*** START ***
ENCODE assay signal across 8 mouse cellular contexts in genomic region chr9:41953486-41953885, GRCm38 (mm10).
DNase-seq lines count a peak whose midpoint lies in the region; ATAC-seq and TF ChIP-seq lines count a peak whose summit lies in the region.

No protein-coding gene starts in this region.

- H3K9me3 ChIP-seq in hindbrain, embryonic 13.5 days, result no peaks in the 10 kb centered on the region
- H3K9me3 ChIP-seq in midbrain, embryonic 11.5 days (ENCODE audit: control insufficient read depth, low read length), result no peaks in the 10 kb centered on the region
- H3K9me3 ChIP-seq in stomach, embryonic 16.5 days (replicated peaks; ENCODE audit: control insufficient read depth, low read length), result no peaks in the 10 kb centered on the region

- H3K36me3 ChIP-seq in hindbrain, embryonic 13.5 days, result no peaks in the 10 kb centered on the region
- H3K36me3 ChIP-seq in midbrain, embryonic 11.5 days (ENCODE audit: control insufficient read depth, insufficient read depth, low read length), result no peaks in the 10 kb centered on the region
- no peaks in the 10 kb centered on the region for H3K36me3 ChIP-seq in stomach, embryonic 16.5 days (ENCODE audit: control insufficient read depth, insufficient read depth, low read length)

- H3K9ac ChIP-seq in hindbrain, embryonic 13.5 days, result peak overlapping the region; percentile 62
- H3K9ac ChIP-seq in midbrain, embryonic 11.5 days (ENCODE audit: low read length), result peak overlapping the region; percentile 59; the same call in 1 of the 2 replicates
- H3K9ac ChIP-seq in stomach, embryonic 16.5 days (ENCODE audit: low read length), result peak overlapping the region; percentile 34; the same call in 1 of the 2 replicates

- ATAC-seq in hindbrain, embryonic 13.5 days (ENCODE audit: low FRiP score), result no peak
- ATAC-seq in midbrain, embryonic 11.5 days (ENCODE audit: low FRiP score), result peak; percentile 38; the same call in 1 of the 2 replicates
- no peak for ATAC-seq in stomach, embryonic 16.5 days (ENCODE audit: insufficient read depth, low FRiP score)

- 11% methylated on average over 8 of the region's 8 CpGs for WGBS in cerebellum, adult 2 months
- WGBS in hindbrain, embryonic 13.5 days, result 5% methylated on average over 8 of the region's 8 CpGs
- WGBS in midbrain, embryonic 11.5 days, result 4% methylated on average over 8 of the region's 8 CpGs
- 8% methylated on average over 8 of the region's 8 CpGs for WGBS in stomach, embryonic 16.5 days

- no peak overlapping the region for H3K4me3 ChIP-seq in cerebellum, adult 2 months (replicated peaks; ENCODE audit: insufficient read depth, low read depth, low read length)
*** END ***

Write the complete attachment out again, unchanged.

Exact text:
ENCODE assay signal across 8 mouse cellular contexts in genomic region chr9:41953486-41953885, GRCm38 (mm10).
DNase-seq lines count a peak whose midpoint lies in the region; ATAC-seq and TF ChIP-seq lines count a peak whose summit lies in the region.

No protein-coding gene starts in this region.

- H3K9me3 ChIP-seq in hindbrain, embryonic 13.5 days, result no peaks in the 10 kb centered on the region
- H3K9me3 ChIP-seq in midbrain, embryonic 11.5 days (ENCODE audit: control insufficient read depth, low read length), result no peaks in the 10 kb centered on the region
- H3K9me3 ChIP-seq in stomach, embryonic 16.5 days (replicated peaks; ENCODE audit: control insufficient read depth, low read length), result no peaks in the 10 kb centered on the region

- H3K36me3 ChIP-seq in hindbrain, embryonic 13.5 days, result no peaks in the 10 kb centered on the region
- H3K36me3 ChIP-seq in midbrain, embryonic 11.5 days (ENCODE audit: control insufficient read depth, insufficient read depth, low read length), result no peaks in the 10 kb centered on the region
- no peaks in the 10 kb centered on the region for H3K36me3 ChIP-seq in stomach, embryonic 16.5 days (ENCODE audit: control insufficient read depth, insufficient read depth, low read length)

- H3K9ac ChIP-seq in hindbrain, embryonic 13.5 days, result peak overlapping the region; percentile 62
- H3K9ac ChIP-seq in midbrain, embryonic 11.5 days (ENCODE audit: low read length), result peak overlapping the region; percentile 59; the same call in 1 of the 2 replicates
- H3K9ac ChIP-seq in stomach, embryonic 16.5 days (ENCODE audit: low read length), result peak overlapping the region; percentile 34; the same call in 1 of the 2 replicates

- ATAC-seq in hindbrain, embryonic 13.5 days (ENCODE audit: low FRiP score), result no peak
- ATAC-seq in midbrain, embryonic 11.5 days (ENCODE audit: low FRiP score), result peak; percentile 38; the same call in 1 of the 2 replicates
- no peak for ATAC-seq in stomach, embryonic 16.5 days (ENCODE audit: insufficient read depth, low FRiP score)

- 11% methylated on average over 8 of the region's 8 CpGs for WGBS in cerebellum, adult 2 months
- WGBS in hindbrain, embryonic 13.5 days, result 5% methylated on average over 8 of the region's 8 CpGs
- WGBS in midbrain, embryonic 11.5 days, result 4% methylated on average over 8 of the region's 8 CpGs
- 8% methylated on average over 8 of the region's 8 CpGs for WGBS in stomach, embryonic 16.5 days

- no peak overlapping the region for H3K4me3 ChIP-seq in cerebellum, adult 2 months (replicated peaks; ENCODE audit: insufficient read depth, low read depth, low read length)